Erin said...

My heart aches that you aren't able to have the love and support of family for the losses that you have suffered; at the same time, I feel exactly the same way about it being easier to open up to strangers than to family and friends. I am glad you have this blog to mourn and get support.

Lollipop Goldstein said...

This is the line I keep returning to:
"This blog, from its creation, has been the place for my mourning. Please don't take this offensively, because I am very appreciative of this space. But I am only allowed to mourn with strangers. I've never been allowed to have a service or even talk about it with my mother and not have it all about me."

It reminds me of that passage in Waiting for Daisy when she's searching down the Jizo statue, needing ritual, something tangible. Needing to talk about it.

Sweetie, this is a safe space. Mourn. Talk it out.

Samantha said...

Thank you, for having this wonderful blog that we've all been privileged to read. I am honored that we are here to mourn together, even as it is so sad.

CAM said...

That was a great post and spoke to the feelings that we all have about our blogging. I feel like it is the one "safe" place where all of you actually get it. We are all in mourning together - even though we are all strangers - we are tied so close together by the same sadness. Pure sadness.

Anonymous said...

To echo everyone elses feelings, I too have found the most comfort in my grief via my blog and gals like you who have felt the pain. I don't talk about it to anyone else, parents, in laws, and I have found that my blog is the only place where I can let myself feel the things I fear but need to feel anyway.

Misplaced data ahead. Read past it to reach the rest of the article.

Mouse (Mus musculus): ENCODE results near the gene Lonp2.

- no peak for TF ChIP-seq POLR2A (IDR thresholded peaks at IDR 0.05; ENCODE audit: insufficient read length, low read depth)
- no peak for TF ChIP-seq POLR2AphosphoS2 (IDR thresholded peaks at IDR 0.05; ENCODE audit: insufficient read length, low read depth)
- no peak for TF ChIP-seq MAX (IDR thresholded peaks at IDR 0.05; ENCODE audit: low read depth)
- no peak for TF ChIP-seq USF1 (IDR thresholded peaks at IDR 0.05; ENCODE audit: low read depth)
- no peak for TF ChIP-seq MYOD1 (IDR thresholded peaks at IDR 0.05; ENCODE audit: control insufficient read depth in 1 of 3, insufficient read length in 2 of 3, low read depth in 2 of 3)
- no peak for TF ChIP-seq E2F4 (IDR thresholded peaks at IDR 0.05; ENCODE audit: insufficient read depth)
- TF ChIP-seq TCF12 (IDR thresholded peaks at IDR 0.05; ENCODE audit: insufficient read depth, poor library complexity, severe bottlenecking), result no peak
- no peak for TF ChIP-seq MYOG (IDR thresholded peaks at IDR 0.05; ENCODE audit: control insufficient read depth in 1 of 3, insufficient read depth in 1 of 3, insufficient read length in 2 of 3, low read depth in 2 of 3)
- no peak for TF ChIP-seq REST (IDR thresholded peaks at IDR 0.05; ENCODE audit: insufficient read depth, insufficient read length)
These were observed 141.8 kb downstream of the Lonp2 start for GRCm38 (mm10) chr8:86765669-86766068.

Kir said...

I feel so lucky to be able to stand in this space with you. I want you to always feel safe in opening up in this space/your space.
It took my mom a good 2 years to allow me to grieve the IF we were suffering and really listen to the words I needed to say. So I understand that sometimes even the people closest to us IRL don't understand, can't understand.
I am thankful everyday for this community, these women who don't know me IRL, but who understand my heart better than anyone. You are one of them and I will always be here for you.

Mama Bear said...

You are so right--one of the hardest things about IF is not feeling like you have the space or the permission to grieve. But it's so important. It is a loss and it is painful.

I'm glad you have this space, and I'm so glad to have had the opportunity to share your ongoing journey.

Pamela T. said...

You're not alone. I get great comfort in reading (and sharing) the thoughts and emotions experienced as a result of IF. It's so reassuring to know that there are those who understand. Keep writing and's your honesty that brings such power to your posts.

Anonymous said...

That's what we are here for. To listen. To listen without condemning. To listen when no-one else can. And to listen when no-one else understands.

I'm glad that we can be here for you.

Sara said...

This is a beautiful post.